Mr. Andrew Cash (Davenport, NDP): Mr. Speaker, Canadians saw for the first time today disturbing images from inside the notorious G20 detention centre. These makeshift cages held almost 900 people in crowded conditions with very little food, water or even a door on the toilet.
This was the largest mass arrest in Canadian history, and the majority of these people were never charged. A year and a half later Canadians are still waiting for answers and waiting for the government to accept responsibility.
When will it conduct an inquiry into the G20 summit?
Hon. Vic Toews (Minister of Public Safety, CPC): Mr. Speaker, if the member has specific knowledge of some wrongdoing by police officers in the course of executing their duty, it is his obligation to provide that to the provincial authorities that were in charge of that facility during that time.
Mr. Andrew Cash (Davenport, NDP): Mr. Speaker, these are the kind of answers of which Canadians are getting tired. Toronto was turned upside down by this summit. While the Muskoka minister can find millions for his riding, small businesses in my community are still waiting for their compensation.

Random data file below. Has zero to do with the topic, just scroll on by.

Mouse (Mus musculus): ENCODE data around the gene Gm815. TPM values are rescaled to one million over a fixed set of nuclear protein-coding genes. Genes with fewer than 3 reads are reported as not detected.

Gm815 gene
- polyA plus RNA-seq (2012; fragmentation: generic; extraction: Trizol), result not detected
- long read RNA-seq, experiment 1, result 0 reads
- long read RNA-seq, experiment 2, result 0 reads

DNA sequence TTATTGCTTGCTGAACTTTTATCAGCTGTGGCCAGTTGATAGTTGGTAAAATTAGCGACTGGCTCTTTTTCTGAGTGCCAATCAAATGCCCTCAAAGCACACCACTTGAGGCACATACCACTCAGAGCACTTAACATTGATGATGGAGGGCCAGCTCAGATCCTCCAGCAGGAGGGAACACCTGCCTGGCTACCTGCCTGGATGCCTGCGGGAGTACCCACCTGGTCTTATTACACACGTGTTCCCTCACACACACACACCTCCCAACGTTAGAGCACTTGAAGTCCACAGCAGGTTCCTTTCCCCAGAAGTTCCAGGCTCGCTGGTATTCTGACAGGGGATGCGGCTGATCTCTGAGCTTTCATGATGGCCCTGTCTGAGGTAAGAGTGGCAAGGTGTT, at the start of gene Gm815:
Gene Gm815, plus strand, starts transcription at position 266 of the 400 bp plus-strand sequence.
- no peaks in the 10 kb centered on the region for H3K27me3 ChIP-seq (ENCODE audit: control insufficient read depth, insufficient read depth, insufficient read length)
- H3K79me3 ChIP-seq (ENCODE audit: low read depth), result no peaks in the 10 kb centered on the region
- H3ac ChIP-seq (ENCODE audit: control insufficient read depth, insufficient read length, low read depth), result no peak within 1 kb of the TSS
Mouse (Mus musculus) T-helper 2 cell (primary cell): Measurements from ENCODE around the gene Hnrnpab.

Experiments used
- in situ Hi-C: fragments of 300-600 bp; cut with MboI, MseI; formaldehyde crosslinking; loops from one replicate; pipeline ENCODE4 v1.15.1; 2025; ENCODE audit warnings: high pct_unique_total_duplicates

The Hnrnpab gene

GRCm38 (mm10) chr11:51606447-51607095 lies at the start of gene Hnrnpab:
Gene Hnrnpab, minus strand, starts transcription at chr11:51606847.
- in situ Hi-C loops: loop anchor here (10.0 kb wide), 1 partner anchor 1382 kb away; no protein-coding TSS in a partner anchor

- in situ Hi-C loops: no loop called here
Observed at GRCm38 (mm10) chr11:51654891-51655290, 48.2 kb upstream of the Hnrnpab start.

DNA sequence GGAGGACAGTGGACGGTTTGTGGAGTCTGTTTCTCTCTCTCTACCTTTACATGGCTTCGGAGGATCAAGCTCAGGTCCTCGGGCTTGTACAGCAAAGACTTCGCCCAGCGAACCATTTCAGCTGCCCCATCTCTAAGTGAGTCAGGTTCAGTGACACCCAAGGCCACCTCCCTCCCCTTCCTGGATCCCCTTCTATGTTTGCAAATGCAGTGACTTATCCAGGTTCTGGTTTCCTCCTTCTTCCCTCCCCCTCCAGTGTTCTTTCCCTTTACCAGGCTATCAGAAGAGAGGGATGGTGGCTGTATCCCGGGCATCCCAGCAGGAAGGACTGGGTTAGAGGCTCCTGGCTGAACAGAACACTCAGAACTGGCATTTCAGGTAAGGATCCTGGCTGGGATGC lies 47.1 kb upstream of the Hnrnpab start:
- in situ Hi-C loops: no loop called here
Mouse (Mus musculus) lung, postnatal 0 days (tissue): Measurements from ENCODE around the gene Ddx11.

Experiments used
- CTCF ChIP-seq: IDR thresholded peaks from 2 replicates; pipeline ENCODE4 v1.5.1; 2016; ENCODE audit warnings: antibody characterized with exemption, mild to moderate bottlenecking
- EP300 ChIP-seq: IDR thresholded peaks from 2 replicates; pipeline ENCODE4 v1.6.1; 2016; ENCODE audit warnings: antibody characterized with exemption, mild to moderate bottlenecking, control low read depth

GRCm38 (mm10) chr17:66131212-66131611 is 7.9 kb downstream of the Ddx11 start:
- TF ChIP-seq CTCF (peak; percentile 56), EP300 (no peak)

When will the government properly compensate Toronto businesses and finally provide answers, not just to Toronto but to the entire country, about the G20 calamity?
Hon. John Baird (Minister of Foreign Affairs, CPC): Mr. Speaker, the losses and damages done to Toronto businesses are deeply regrettable. The claims process has been an independent process that has been in place since the previous government put it in place in 2001. It has been used successfully in previous summits.
In the spring I committed to having my office undertake a complete review of the claims process. Following that review, I can assure the member opposite that Toronto businesses were treated just as fairly as at every other previous summit.